Amelie (2001)

February 7, 2007

I visited Paris for a week in 2003 – my first trip overseas. Later that year, I saw Amelie for the first time, and it reminded me very much of my time in Paris. I, like many people, found the film to be uplifting, original, and – for lack of a better word – charming.

amelie3.jpg

Amelie just seems to fit the bill as a quintessential French film – combining individualism, eccentricity, beauty, humor, and love as it seems only the French can do. Thus, now that I’m planning a return trip to Paris (this time with a lovely wife in tow), I thought it would be an appropriate time to watch Amelie a second time and see if it again would do its magic and make me nostalgic to return to the streets of Paris.

I don’t know that I have much to add that hasn’t already been said about this film. The plot follows the life of Amelie Poulain, an eccentric young woman who lives by herself in the Monmarte district of Paris. One day, she begins striving to force the people around her out of their daily, run-of-the-mill routines and to challenge them to look at their lives with a renewed sense of interest. As she is doing this, however, she discovers that her own life of unconventionality has left her feeling unfulfilled and lonely. amelie.jpgShe soon realizes that to be happy, she must break out of her cozy hermitage and take advantage of life before it passes her by. The film has a great story and beautiful cinematography, is skillfully directed by Jean-Pierre Jeunet, and of course stars Audrey Tautou, whose perfect rendering of Amelie propelled her to international acclaim almost overnight.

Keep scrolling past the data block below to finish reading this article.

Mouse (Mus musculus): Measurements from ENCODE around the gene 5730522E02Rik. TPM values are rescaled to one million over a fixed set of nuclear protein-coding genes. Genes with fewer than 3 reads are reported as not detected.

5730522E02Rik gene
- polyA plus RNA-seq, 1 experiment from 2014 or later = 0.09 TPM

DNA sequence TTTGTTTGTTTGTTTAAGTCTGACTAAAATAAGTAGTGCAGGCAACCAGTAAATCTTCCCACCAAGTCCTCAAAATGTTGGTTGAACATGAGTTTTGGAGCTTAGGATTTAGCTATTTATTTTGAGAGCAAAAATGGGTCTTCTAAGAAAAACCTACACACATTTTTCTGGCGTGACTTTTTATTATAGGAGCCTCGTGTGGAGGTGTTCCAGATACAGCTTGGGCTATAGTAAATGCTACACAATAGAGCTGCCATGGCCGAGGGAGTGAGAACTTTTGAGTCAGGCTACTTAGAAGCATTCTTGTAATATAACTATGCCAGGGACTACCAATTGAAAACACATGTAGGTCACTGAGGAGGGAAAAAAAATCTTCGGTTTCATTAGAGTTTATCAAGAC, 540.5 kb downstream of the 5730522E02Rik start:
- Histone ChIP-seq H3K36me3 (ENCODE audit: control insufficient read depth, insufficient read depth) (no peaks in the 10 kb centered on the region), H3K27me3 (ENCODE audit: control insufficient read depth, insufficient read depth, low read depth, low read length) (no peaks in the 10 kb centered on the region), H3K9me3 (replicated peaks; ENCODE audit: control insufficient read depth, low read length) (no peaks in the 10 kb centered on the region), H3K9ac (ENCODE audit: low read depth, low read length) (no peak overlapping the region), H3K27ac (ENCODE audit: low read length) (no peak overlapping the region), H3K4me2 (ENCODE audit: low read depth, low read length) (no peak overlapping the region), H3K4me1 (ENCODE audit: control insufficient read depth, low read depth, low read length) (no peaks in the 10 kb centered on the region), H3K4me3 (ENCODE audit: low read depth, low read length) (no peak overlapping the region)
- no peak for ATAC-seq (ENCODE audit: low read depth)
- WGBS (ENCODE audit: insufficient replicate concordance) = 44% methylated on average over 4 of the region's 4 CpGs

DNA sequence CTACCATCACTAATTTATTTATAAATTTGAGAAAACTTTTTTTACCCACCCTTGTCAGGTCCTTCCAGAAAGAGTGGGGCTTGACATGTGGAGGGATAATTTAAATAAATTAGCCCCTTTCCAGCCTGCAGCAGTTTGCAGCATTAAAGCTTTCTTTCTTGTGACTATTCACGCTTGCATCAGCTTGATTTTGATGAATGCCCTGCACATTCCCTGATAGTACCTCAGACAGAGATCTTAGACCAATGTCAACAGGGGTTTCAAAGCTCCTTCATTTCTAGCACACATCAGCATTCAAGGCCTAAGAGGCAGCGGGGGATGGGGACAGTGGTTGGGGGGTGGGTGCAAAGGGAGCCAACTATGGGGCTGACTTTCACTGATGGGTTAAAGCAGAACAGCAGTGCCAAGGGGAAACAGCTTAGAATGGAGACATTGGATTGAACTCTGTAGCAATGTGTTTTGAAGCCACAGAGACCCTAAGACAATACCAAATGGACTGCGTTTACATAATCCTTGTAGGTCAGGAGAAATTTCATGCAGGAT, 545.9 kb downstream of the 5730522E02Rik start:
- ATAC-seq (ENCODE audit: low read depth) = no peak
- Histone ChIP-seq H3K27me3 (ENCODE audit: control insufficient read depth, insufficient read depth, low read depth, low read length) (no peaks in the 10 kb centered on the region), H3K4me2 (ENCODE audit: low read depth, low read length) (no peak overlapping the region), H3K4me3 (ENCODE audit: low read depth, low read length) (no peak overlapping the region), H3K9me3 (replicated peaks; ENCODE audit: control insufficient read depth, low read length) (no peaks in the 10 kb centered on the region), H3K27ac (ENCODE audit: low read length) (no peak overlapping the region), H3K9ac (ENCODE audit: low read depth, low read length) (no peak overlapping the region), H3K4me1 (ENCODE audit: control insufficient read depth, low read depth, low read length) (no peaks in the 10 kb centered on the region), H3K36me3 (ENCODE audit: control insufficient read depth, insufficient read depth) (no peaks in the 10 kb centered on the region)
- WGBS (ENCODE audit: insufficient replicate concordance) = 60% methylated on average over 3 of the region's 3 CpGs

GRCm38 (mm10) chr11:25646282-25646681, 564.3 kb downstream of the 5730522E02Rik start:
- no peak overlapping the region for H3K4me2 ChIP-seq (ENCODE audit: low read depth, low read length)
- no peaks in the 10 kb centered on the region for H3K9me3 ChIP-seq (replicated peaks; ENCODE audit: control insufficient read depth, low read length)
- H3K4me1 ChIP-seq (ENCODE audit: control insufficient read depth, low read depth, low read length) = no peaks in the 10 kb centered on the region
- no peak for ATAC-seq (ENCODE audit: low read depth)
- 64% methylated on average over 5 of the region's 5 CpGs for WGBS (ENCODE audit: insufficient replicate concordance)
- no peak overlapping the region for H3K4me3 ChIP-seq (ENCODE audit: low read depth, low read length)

Sure enough – the film got me even more excited about returning to Paris, particularly since most of it takes place in Monmarte, the same district we’re planning on staying in during our stay. (In fact, it turns out many of the key locales in the film – the cafe where Amelie works, for instance – are actual places in Monmarte, so maybe we’ll have a chance to visit some of them.) I will say I didn’t enjoy it quite as much the second time around (I imagine this is often the case with notably original films, which likely will not seem quite as original the second time around). On the other hand, it’s still a beautiful picture to look at and it contains a thoughtful story with a good message. Such films will always be worth a repeat viewing every not and then.

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One Response to “Amelie (2001)”

  1. gspence1173 Says:

    grrr aaaauudre tautou

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